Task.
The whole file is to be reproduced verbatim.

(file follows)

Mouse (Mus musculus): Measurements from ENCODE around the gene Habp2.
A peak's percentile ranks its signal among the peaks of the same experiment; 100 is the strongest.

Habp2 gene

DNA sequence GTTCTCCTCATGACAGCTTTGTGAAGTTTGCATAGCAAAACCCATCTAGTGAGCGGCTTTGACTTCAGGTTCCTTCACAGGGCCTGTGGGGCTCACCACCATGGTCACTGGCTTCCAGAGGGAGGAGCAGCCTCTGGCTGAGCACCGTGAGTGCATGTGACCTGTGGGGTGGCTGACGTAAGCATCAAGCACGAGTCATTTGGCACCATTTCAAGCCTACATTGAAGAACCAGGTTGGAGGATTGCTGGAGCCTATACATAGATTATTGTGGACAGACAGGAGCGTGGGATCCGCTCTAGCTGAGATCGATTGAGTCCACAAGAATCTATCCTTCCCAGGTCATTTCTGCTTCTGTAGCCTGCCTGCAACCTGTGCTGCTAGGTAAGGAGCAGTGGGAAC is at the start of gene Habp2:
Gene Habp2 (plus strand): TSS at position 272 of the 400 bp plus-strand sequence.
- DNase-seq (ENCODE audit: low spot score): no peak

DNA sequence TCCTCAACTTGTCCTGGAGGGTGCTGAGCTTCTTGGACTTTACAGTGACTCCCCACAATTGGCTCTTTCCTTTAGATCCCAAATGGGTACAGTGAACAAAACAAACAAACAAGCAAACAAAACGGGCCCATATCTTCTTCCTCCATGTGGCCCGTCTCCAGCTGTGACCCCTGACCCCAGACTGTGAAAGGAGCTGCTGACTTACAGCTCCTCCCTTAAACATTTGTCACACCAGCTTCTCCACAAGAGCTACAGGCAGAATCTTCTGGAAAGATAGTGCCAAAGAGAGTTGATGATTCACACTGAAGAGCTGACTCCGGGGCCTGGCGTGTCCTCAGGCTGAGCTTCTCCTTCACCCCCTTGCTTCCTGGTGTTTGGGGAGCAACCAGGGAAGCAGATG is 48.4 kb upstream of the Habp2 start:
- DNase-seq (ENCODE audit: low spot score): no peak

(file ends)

Mouse (Mus musculus): Measurements from ENCODE around the gene Habp2.
A peak's percentile ranks its signal among the peaks of the same experiment; 100 is the strongest.

Habp2 gene

DNA sequence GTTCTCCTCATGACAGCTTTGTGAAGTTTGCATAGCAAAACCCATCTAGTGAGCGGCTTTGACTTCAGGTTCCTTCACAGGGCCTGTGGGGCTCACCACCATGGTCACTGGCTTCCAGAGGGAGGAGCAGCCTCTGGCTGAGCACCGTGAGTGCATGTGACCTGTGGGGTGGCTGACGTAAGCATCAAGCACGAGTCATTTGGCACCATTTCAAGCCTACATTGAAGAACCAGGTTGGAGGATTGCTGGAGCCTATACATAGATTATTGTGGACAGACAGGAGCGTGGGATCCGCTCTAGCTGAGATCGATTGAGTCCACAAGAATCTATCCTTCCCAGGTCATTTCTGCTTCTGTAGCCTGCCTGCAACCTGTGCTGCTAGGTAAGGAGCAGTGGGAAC is at the start of gene Habp2:
Gene Habp2 (plus strand): TSS at position 272 of the 400 bp plus-strand sequence.
- DNase-seq (ENCODE audit: low spot score): no peak

DNA sequence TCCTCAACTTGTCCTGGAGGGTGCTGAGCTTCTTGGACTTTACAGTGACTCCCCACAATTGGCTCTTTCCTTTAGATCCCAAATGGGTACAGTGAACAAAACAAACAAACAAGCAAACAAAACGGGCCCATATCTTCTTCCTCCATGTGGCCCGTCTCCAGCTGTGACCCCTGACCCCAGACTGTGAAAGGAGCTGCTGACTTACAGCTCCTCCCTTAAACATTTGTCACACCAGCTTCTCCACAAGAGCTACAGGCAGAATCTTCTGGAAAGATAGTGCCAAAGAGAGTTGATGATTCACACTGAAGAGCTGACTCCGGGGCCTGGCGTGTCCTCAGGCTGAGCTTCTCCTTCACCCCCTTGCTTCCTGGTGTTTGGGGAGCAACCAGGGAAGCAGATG is 48.4 kb upstream of the Habp2 start:
- DNase-seq (ENCODE audit: low spot score): no peak